She shared in a blog post that, “This is how I have lived my life for the past few months at Loyola. I know that God has a plan for me and that there are is a reason why certain things happen. This is why I loved the bracelets so much. I know God is in my heart and by listening to my heart I can get to where God wants me to be to continue his plan. It took me until our last day of pilgrimage to realize how perfect the bracelets turned out to be…That’s when it hit me. Our whole group had gotten through this pilgrimage because of our love of God and the belief that God was there for us. God was with us for all 115 kilometers. We all believed that there was something great coming our way by completing the pilgrimage. Like Ignatius, we left our land and our comfort, changed our habits and learned to accept the unexpected. And we did it by accepting that we were being led by God. God was in all our our hearts, pushing us, making sure that we get to our goal safely. It was God that helped us take that first step, and then the next, and before we knew it we were in Manresa.”
While the Loyola University Maryland pilgrims were traveling to Manresa, 265 miles to the north, in Puente La Reina, a group from Marquette University was taking a break from their own pilgrimage to Javier, the birthplace of Jesuit Saint Francis Xavier.
In this video, Magis pilgrims John and Patricia discuss what they’ve been doing on their pilgrimage and how they are looking forward to what World Youth Day has in store.
After hiking centuries-old pilgrim routes, volunteering to assist in infirmaries, discussing inter-religious issues with Muslims and visit the sites where the founder of the Society of Jesus, St. Ignatius of Loyola, experience a religious conversion, the 3,000 Magis pilgrims will gather with the hundreds of thousands of World Youth Day pilgrims as they arrive in Madrid to begin almost a week of festivities and activities.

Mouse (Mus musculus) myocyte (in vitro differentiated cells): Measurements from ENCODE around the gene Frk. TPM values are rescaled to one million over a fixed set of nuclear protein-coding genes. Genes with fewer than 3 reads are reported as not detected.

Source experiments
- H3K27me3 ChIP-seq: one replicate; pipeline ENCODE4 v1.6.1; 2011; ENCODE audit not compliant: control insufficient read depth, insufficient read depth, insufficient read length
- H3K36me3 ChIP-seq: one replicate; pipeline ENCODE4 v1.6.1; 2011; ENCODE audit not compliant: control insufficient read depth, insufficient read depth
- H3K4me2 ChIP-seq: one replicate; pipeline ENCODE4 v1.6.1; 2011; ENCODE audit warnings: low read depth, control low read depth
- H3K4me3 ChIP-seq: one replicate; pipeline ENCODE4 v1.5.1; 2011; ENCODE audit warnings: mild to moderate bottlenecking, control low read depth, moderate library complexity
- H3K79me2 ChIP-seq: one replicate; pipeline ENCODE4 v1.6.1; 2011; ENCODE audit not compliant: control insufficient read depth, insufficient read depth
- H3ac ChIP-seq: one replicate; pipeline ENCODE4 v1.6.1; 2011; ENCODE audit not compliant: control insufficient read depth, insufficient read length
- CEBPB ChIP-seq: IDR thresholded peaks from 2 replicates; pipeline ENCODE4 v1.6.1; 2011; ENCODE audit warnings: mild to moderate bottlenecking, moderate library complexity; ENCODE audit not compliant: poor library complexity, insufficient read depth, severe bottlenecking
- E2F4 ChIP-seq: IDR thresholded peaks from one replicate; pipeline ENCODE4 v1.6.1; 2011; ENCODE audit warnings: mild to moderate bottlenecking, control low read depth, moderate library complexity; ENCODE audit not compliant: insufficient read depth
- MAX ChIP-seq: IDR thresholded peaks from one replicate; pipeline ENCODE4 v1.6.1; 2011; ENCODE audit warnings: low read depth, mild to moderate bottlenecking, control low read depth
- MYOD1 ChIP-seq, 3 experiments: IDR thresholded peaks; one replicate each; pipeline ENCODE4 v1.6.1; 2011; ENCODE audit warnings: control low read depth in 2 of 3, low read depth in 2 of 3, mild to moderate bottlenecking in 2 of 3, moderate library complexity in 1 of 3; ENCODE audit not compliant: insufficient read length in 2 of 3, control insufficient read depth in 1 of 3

Marquette University student Emma Scuglik has been taking us along on her travels and shared this video with us as she packed for her three-weeks in Spain. As Emma shared in her previous video, packing space is tight in the pilgrims’ backpacks but she made room for a very special item to go with her during her travels.
No one said it was going to be easy!
Marquette University student Emma Scuglik interviews some Hong Kong pilgrims and other new found friends who are accompanying her along her Magis 2011 pilgrimage on what the five rules of a successful pilgrimage entail.
Magis is a pastoral experience of events and programs organized by the Jesuits for World Youth Day pilgrims in the weeks before World Youth Day begins in Madrid, Spain. Magis participants get to experience being “men and women for others” as they gather together to celebrate their faith and to serve and volunteer in their host country of Spain as well as Portugal and North Africa.
They also get to have fun!
These young adults, who are “with Christ at the heart of the world”, find a commonality with other young people from across the globe who might not share their language, their customs or their background yet do share their faith and beliefs. In this video piece, Marquette University students meet up with other Magis pilgrims from Malta and Thailand and discuss where their experiences will be taking them and what they’ll be doing during their Magis experiences.